by James Lincoln Warren
A couple weeks ago Rob gave us an insight into how his creativity gets kick-started. I guess it’s fair to say that the concept for a story has a point of inception from which it subsequently germinates.
Planting the seed, though, is not enough to make sure that an idea grows to maturity and bears fruit. There’s a lot of care to be taken along the way, fertilizing, pruning, watering, and just plain waiting for things to pop out of the ground.
Like Rob, I’m a slow writer, and I spend a lot more time refining what I write than putting it down in the first place. Things need to come together in my head, and there’s no rushing the process. Over the years, though, I’ve learned a few important things about the way my story-telling brain works:
(1) The initial seed of my story’s plot may not be the best idea in the plot. The great ideas usually flow from lesser ideas, because I’ve noticed that
(2) My best ideas come to me either when I’m in the middle of doing research or when I’m physically writing. They usually turn whatever I’m working on in a completely different direction from what I originally envisioned, although the destination is usually the same, because
(3) If I start writing a story without a clear idea of how it’s supposed to end, I’ll never finish it. My problem is never how does this story end? It is always how do I get to the end of the story from here?
So let’s grab our garden spade and our shears and all our other implements, and make a story grow.
The first thing we have to do is look at is the seed itself. What kind of plant is it? The kernel of a novel is going to take a lot longer to grow than the seed of a short story. The nature of the idea tells us how much care we’re going to have to take with it, and may give some indication of how long we’ll have to nurture it, although this is never certain. Sometimes you can look at the seed and have no idea what it is: it could be anything from a tulip to a sequoia. You won’t be able to tell until it has started to grow.
As Rob noted, ideas can come from anywhere. Sometimes it’s a something that you’ve known for a long time, but never noticed before.
Like this: cashew nuts never come with shells. In fact, I don’t know anybody who has ever even seen a cashew’s nutshell. Do you?
There must be a mystery in there somewhere. Something I can turn into a crime. A tale that hinges on the nutshells of cashews. Maybe the cashews are a clue. Maybe they’re the solution to the crime. Maybe they are the crime.
Now the seed sprouts and starts to develop. One thing, though, is obvious. We are dealing with food. Crimes involving food lead off into some specific directions. Maybe our detective is a chef, a caterer, or a gourmet. Maybe our villain is a chef, a caterer, or a gourmet. One story element that immediately suggests itself is a meal. Meals are good for mysteries: they are social events that often involve a baroque interplay among those present. A meal may be a formal occasion, or it may be a peace offering or demilitarized zone between aggrieved parties. It may a casual meeting between two close friends in the kitchen. Maybe there’s poison lurking in the salad or dessert.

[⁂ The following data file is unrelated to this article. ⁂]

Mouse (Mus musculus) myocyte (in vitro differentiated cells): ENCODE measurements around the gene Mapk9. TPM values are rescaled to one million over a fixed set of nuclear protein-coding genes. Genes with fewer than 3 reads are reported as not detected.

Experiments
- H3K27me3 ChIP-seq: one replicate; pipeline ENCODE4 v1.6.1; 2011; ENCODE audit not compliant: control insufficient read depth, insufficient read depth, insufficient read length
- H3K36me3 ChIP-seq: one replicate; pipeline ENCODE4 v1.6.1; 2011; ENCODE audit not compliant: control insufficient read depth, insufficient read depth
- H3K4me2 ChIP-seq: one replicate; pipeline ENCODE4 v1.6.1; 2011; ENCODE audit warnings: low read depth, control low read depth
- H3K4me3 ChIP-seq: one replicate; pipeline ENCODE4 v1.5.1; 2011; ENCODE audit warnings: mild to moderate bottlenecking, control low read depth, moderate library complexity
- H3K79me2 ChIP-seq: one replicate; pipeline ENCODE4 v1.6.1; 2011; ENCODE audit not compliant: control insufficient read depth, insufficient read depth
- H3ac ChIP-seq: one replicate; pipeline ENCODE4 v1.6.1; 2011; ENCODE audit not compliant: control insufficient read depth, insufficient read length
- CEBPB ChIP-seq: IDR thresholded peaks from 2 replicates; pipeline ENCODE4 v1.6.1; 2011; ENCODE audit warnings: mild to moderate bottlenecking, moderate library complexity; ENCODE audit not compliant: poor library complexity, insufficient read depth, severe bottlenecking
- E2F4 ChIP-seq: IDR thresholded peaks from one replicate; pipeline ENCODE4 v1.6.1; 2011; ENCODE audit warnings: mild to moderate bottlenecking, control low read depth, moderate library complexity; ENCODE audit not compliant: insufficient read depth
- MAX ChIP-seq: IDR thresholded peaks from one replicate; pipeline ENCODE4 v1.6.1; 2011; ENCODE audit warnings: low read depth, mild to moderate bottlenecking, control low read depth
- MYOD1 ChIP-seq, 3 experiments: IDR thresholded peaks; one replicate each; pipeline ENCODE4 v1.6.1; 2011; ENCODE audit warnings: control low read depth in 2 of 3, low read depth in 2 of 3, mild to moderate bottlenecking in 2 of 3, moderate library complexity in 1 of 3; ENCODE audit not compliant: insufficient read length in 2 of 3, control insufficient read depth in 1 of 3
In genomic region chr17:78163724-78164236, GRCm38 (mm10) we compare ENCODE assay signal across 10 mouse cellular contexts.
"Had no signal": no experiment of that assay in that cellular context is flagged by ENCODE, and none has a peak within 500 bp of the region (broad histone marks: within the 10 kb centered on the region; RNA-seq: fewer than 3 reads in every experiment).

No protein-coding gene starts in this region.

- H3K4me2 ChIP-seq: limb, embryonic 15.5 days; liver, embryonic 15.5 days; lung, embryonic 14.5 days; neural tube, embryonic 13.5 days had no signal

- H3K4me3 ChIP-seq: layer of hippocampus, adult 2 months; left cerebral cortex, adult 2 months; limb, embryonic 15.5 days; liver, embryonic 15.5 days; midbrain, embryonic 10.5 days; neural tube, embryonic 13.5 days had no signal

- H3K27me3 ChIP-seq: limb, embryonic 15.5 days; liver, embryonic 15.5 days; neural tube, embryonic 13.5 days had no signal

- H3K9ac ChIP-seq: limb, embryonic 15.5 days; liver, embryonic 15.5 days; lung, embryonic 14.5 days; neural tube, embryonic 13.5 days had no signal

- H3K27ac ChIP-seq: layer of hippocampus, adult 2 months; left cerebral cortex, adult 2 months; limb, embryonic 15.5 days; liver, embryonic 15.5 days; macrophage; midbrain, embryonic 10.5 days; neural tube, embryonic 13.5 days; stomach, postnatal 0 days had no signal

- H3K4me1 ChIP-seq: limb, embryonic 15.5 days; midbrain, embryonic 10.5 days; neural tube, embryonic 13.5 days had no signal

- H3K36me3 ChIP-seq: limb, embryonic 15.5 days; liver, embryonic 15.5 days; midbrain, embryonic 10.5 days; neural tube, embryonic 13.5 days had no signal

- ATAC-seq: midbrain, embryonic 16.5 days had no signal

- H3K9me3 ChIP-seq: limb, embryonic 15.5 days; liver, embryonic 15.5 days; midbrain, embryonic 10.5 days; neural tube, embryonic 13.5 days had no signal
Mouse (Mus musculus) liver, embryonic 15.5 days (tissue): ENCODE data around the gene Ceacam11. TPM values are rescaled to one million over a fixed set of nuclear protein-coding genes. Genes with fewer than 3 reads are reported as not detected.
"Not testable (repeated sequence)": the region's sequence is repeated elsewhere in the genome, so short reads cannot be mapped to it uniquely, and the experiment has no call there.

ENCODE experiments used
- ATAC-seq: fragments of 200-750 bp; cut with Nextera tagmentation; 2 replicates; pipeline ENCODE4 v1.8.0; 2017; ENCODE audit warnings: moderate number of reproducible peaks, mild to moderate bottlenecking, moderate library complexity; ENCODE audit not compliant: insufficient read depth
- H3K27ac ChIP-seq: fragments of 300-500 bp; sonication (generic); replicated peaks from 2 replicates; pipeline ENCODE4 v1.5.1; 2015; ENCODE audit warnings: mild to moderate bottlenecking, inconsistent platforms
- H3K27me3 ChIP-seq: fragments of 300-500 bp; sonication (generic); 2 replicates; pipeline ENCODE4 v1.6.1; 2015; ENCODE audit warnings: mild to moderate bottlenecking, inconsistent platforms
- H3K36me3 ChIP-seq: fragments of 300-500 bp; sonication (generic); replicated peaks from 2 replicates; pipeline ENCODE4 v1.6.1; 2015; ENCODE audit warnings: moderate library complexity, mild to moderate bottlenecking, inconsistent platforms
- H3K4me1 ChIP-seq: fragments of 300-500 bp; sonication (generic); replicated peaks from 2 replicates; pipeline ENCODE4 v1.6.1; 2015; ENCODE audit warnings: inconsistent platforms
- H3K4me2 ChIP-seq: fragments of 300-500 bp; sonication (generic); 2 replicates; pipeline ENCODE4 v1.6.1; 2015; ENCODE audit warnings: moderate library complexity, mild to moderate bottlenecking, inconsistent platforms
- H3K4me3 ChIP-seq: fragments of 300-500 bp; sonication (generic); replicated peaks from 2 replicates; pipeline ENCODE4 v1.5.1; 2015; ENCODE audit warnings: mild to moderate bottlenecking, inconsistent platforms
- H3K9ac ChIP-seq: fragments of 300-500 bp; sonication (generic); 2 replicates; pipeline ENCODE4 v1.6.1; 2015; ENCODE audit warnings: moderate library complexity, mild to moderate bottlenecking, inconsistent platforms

There doesn’t have to be a meal, of course. The plot may involving smuggling drugs or diamonds or pre-Columbian artifacts among the cashews. Oh. Didn’t I mention that cashews only come from Brazil?
Well, they do. I know that because after I got the idea of using cashews, I started my research. Research does two things: first, it provides verisimilitude. Secondly, it gives you, or at least me, new ideas. Now that I’ve learned that the reason cashews never come with shells is because cashew shells contain an allergenic phenolic resin, anacardic acid, which is similar to the urushiol oil found in poison ivy, all sorts of possibilities open up. What looks like a poison ivy rash may be from contact with cashew shells. Now we even have a good shot at misdirection, which is always a good thing in a mystery story.
Now how do we use the rash? All right, maybe our victim is a chef, a caterer, or a gourmet. He’s murdered, strangled (we’ve decided against poison, because it’s too obvious for a foodie mystery), and he has an allergic rash on his arms. He has no known enemies, but we know he’s fond of traipsing off in the woods to find mushrooms. So the assumption is that he was out in the woods gathering mushrooms and accidentally brushed some poison ivy during his arboreal jaunt. But in fact, our victim discovered that the villain was smuggling cashews in their shells, and discovered the cache of cashews in the bonded warehouse. Once the villain’s secret was known to the victim, the victim was doomed. But the villain has made a fatal mistake: the only thing is that I haven’t a clue as to what it is yet. But I’m on the track. Maybe it’s that he has a passport stamp from Brazil in his passport. Or maybe that’s a red herring.
All right, I admit, it needs work, and if I were actually going to write a story about cashews I wouldn’t have brought it up here. I’m just showing how a story requires nurturing, how it grows in the telling, and how it can unexpectedly and fortunately take a different direction than one might originally have planned. That happens to me a lot—I’m typing away when I suddenly come up with a better idea than the one I had my heart set on. I’ve been treating it as a cucumber when it’s really a watermelon. Of course, I get worse ideas, too, but they all go into the compost heap.
Um, is anybody else hungry?